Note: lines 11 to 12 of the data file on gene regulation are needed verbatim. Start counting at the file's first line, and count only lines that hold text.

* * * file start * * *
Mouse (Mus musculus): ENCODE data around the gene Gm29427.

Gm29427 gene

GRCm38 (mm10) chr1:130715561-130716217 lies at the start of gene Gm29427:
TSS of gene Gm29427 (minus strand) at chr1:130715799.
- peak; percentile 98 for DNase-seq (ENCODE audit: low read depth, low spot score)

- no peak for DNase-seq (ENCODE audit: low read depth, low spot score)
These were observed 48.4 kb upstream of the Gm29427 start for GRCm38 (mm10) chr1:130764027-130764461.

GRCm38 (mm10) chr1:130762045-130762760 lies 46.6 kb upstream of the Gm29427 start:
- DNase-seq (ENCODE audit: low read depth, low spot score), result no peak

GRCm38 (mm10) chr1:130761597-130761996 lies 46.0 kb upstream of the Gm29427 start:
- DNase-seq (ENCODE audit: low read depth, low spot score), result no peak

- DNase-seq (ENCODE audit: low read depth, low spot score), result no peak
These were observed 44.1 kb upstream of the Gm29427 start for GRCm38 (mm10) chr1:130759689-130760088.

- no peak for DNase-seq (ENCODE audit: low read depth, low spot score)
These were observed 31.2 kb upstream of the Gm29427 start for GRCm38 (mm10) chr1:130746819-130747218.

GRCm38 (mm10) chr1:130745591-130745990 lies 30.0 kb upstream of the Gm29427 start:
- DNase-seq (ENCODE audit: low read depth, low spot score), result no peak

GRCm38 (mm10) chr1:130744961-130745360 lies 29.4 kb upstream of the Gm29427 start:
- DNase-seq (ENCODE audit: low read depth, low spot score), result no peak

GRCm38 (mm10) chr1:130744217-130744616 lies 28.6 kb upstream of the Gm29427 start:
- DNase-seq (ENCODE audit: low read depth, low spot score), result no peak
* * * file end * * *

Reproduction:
- DNase-seq (ENCODE audit: low read depth, low spot score), result no peak

- DNase-seq (ENCODE audit: low read depth, low spot score), result no peak